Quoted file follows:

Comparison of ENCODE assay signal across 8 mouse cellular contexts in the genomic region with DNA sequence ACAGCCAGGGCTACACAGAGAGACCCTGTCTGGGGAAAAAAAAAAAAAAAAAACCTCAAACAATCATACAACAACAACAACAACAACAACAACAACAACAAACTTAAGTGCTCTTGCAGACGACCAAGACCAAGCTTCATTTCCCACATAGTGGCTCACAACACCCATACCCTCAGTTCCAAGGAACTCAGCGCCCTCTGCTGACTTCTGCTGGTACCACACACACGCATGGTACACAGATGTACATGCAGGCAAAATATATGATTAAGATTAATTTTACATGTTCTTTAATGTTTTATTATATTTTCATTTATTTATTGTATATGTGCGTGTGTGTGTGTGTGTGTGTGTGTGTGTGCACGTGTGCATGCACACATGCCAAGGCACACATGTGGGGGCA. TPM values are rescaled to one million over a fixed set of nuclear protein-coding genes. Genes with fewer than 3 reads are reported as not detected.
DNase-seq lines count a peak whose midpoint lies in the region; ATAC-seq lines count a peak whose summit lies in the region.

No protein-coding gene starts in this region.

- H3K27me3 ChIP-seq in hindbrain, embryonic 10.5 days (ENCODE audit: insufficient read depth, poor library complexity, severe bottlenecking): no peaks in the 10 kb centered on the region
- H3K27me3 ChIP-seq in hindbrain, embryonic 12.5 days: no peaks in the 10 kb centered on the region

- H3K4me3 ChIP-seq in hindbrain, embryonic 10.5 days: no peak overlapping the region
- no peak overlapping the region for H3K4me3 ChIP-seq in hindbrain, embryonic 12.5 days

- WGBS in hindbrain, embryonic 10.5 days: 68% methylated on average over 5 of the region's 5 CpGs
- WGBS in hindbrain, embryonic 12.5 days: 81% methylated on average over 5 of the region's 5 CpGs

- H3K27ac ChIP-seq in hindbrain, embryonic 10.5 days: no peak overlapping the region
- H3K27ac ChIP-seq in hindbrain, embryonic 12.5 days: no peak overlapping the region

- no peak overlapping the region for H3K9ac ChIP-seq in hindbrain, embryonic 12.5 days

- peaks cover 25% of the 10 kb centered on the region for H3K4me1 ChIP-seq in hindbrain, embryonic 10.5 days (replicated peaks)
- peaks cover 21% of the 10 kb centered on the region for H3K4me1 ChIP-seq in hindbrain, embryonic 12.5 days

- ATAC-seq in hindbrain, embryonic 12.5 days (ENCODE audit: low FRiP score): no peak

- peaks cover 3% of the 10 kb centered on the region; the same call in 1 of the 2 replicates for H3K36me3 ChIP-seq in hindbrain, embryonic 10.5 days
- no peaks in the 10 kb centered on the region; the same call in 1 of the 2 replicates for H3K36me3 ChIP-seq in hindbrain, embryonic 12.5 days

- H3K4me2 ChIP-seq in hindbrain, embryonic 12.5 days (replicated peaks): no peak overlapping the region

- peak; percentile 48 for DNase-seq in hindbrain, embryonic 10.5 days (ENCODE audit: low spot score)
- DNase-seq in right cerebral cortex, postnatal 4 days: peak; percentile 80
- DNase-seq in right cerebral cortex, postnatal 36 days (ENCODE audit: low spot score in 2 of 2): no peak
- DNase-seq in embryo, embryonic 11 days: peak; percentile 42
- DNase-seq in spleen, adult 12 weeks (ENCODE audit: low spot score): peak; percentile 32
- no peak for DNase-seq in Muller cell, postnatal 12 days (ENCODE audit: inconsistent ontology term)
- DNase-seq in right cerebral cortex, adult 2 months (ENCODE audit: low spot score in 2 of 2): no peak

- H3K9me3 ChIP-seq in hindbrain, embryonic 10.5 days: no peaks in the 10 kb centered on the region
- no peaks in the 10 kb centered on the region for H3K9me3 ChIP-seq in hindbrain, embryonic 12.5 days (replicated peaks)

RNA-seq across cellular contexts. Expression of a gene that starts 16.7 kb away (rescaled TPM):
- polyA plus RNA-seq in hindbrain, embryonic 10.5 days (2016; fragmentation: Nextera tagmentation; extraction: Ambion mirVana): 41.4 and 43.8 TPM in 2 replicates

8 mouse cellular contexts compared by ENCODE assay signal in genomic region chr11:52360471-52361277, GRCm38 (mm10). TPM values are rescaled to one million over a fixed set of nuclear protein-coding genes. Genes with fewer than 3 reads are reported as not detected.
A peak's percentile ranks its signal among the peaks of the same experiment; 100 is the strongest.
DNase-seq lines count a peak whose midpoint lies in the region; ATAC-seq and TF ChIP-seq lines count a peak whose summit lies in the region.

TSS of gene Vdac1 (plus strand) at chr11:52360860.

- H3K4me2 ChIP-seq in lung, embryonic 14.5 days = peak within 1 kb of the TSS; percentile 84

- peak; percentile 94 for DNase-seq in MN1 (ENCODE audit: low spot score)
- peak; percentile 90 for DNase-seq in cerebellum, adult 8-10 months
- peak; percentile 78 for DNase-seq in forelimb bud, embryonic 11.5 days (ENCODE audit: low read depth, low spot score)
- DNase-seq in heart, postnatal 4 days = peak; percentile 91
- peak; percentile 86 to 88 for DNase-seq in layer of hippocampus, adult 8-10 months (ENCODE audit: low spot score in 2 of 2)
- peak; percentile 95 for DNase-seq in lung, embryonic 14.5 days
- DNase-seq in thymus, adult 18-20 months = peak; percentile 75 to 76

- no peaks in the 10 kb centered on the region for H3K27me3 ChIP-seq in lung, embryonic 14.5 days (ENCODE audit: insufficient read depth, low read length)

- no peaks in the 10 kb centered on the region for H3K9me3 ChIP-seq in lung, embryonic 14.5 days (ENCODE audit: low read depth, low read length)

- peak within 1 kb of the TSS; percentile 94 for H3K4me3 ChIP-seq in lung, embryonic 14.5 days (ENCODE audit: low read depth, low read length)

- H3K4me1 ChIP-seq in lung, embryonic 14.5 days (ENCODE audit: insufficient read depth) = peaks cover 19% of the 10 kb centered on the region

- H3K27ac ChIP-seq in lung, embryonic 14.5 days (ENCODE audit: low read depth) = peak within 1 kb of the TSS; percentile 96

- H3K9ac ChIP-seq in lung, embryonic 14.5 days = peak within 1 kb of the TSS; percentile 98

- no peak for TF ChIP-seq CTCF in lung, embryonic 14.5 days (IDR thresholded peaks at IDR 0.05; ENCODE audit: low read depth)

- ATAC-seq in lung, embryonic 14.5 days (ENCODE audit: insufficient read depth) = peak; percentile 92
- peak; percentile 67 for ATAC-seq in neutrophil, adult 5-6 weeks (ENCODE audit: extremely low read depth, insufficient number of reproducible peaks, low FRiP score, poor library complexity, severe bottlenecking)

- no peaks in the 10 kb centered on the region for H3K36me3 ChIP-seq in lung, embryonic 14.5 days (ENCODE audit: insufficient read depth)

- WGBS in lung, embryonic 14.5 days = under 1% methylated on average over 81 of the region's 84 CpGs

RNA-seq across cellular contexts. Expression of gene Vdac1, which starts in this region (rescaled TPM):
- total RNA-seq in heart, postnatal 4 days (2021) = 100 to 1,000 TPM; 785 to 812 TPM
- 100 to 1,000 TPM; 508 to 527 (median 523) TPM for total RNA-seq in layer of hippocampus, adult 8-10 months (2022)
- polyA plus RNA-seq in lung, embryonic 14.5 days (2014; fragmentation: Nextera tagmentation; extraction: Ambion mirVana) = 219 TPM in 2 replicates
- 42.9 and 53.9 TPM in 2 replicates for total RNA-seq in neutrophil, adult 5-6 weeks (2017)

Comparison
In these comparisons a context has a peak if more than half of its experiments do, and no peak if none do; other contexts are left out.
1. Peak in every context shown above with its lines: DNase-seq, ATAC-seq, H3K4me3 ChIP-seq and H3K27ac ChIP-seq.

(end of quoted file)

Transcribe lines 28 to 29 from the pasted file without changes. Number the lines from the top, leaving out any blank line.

RNA-seq across cellular contexts. Expression of a gene that starts 16.7 kb away (rescaled TPM):
- polyA plus RNA-seq in hindbrain, embryonic 10.5 days (2016; fragmentation: Nextera tagmentation; extraction: Ambion mirVana): 41.4 and 43.8 TPM in 2 replicates